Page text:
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I'm having a hard time understanding if I've got the right approach here. I want to test a repository. The repository is dependent on a DbContext. I want to be able to verify that the repository did not call a function Add on a property of type IDbSet which is a member of the DbContext.

I've tried two approaches. Verify with behaviour, and verify with state. Seems that verify with behaviour would be right because who knows what the stubbed state is doing in a fake object.

    public void VerifyBehaviour()
    {
        // Arrange
        var stubEntities = MockRepository.GenerateStub<IWsStatContext>();
        var stubManufcturers = MockRepository.GenerateStub<IDbSet<Manufacturer>>();
        var manufacturer = new Manufacturer() { Name = "Dummy" };
        var manufacturers = new List<Manufacturer>();
        manufacturers.Add(manufacturer);

        stubManufcturers.Stub(x => x.Local).Return(new System.Collections.ObjectModel.ObservableCollection<Manufacturer>(manufacturers));
        stubManufcturers.Stub(x => x.SingleOrDefault(m => m.Name == "Dummy")).Return(manufacturer);
        stubEntities.Manufacturers = stubManufcturers;

        // Act
        var sut = new EquiptmentRepository(stubEntities);
        sut.AddManufacturer(manufacturer);

        // Assert
        stubManufcturers.AssertWasNotCalled(x => x.Add(manufacturer));
    }


    public void VerifyState()
    { 
        // Arrange
        var stubEntities = MockRepository.GenerateStub<IWsStatContext>();
        var stubManufacturers = new InMemoryDbSet<Manufacturer>();
        var manufacturer = new Manufacturer() { Name = "Dummy" };
        stubManufacturers.Add(manufacturer);
        stubEntities.Manufacturers = stubManufacturers;

        // Act
        var sut = new EquiptmentRepository(stubEntities);
        sut.AddManufacturer(manufacturer);

        // Assert
        Assert.AreEqual(stubManufacturers.Count(), 1);
    }

Verify behaviour approach fails with NullReferenceExceptions around the stub of SingleOrDefault. So I find posts saying best to verify state and use a fake DbSet. But it feels wrong to be checking state of a fake object. What if the Add function was implemented differently than the real one (which it was originally and my test was passing even though my repository was broken).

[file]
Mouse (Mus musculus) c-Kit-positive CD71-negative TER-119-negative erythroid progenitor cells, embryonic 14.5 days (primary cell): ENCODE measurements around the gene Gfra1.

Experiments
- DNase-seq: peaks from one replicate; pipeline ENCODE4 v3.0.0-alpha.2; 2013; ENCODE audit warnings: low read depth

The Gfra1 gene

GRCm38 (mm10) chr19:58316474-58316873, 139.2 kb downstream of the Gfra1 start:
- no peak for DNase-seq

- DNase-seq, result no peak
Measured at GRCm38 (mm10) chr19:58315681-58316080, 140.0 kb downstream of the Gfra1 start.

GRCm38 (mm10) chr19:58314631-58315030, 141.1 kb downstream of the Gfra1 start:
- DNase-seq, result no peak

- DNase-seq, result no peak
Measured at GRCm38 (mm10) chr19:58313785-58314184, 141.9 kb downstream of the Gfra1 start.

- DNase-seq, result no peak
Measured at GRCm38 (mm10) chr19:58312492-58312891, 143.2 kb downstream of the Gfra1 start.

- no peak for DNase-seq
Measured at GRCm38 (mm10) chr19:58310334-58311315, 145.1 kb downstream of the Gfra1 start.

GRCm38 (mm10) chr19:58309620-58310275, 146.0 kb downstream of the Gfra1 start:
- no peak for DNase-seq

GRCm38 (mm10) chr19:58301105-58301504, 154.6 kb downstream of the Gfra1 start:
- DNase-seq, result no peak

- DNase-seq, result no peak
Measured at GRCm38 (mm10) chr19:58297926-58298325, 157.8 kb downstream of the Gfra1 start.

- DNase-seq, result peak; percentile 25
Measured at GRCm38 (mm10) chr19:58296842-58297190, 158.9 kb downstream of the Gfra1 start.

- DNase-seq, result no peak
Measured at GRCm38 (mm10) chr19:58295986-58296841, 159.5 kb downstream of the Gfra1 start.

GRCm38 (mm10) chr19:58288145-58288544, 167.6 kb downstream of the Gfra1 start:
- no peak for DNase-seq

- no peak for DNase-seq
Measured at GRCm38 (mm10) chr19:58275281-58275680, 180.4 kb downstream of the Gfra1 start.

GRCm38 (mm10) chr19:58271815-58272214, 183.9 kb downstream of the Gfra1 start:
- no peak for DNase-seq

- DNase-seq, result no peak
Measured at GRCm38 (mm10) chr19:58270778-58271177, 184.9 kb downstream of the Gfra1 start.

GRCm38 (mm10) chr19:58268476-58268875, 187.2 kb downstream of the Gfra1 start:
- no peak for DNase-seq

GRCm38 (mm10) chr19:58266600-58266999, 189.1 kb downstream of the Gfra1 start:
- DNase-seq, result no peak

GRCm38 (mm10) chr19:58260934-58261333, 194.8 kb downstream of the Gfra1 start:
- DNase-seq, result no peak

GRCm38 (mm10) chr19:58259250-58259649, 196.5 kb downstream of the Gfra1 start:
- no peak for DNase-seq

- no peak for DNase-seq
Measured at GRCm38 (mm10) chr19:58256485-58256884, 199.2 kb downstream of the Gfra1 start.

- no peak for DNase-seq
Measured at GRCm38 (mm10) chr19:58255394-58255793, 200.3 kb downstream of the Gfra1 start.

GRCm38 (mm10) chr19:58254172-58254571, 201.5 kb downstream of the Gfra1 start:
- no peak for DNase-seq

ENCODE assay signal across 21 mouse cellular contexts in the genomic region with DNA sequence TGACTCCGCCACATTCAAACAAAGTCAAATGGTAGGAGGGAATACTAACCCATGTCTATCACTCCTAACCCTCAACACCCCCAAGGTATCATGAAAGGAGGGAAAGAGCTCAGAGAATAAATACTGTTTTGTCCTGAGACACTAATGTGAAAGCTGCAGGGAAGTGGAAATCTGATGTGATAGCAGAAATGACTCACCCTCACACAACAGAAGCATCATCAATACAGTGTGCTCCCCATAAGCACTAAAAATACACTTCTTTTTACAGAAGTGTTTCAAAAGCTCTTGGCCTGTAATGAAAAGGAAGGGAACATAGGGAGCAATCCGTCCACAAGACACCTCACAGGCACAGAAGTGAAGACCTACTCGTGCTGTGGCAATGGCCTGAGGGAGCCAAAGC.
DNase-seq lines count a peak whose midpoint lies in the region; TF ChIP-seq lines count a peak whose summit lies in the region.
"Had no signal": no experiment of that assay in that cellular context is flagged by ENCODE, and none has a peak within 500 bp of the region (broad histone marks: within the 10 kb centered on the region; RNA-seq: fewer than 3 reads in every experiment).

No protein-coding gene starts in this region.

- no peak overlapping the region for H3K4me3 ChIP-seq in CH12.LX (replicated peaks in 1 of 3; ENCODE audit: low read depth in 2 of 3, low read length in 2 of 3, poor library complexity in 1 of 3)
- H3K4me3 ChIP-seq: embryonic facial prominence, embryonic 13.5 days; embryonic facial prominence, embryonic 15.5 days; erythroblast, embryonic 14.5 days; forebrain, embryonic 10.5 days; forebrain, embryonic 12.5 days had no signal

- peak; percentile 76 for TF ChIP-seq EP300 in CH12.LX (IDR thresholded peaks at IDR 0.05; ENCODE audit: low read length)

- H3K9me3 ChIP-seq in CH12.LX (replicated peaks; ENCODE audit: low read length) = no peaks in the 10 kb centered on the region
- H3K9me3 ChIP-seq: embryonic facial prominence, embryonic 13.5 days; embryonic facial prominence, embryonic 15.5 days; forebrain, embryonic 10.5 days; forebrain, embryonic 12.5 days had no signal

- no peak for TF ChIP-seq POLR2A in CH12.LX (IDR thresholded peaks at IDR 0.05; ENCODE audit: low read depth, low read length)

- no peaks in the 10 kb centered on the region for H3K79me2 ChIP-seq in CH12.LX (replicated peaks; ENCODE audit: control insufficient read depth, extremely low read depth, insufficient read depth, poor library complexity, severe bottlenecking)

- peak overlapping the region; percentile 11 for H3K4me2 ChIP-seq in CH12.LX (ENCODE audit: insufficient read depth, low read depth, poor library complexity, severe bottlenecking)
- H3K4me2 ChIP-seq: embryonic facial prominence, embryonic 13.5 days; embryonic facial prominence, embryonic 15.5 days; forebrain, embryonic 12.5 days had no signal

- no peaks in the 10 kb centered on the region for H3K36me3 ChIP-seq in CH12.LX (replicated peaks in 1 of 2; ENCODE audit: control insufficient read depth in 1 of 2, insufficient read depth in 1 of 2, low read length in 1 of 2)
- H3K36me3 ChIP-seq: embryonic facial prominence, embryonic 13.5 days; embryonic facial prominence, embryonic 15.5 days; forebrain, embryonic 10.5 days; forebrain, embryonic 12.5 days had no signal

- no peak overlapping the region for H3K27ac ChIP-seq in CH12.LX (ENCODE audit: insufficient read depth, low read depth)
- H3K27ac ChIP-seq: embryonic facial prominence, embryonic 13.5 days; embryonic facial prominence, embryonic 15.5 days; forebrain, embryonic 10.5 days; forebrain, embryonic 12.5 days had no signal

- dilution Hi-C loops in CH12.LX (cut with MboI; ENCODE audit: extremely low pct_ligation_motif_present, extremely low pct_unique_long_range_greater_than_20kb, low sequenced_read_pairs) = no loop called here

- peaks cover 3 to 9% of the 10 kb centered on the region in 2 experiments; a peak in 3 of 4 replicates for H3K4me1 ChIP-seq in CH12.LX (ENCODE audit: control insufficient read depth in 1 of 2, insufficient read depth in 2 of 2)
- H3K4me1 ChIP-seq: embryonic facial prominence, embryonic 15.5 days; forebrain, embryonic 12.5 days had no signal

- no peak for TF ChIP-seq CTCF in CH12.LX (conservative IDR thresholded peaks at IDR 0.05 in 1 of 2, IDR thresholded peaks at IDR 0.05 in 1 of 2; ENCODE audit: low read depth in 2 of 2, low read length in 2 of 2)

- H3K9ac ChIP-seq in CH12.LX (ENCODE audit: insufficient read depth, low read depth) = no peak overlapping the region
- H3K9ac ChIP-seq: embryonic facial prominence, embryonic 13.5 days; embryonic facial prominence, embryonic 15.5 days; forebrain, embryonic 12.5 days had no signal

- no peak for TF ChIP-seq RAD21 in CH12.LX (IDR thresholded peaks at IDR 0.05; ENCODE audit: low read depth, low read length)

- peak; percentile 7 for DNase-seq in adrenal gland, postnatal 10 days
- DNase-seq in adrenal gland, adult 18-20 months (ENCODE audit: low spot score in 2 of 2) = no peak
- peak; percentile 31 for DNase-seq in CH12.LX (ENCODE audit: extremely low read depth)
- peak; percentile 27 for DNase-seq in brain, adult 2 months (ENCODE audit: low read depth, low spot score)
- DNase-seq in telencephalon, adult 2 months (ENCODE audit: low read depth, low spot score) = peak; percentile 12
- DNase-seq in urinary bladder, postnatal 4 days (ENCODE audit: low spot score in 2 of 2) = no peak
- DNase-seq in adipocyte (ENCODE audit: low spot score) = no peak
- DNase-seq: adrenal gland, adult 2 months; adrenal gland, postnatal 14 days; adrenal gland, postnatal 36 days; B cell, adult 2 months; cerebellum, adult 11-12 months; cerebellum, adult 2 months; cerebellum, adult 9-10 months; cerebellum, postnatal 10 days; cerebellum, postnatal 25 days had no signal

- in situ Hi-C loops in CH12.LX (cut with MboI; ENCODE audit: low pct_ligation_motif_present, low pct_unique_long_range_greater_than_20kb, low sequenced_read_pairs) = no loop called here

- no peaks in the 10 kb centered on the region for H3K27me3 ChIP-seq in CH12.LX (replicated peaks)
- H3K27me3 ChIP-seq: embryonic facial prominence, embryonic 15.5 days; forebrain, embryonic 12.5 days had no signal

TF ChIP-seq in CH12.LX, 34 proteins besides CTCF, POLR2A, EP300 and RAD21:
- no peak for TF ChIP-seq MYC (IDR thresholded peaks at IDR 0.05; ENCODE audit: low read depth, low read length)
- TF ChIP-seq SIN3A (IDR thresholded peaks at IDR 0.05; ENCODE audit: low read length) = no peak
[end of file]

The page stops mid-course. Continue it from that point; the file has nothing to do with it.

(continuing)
Does anyone know how to stub the SingleOrDefault so I can check Add was called? I can't check Add was called on a non-rhinomocked stub.

Thanks

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3 Answers 3

As stated in jimmy_keen's answer:

SingleOrDefault is an extension method defined on IEnumerable<T> (which IDbSet<T> implements). Being extension method means it is a static method. RhinoMocks (or any other free tool) cannot mock/stub static methods.

Rather than trying to 'stub' the extension method, try stubbing the underlying interface that the extension method is built upon: IEnumerable<T>

stubManufcturers.Stub( x => x.GetEnumerator() ).Return( new List<Manufacturer> { manufacturer }.GetEnumerator() );

By stubbing the behavior of GetEnumerator() when SingleOrDefault is called it will execute as expected against the fake enumeration and the test will be able to evaluate the behavior.

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SingleOrDefault is an extension method defined on IEnumerable<T> (which IDbSet<T> implements). Being extension method means it is a static method. RhinoMocks (or any other free tool) cannot mock/stub static methods.

Unfortunatelly you don't have many options here: you'll either have to do state-based verification, or create hand made mock and set it up manually for your test (but this most likely will end up with state-based verification as once again - you can't really stub SingleOrDefault).

Edit: extract and override example: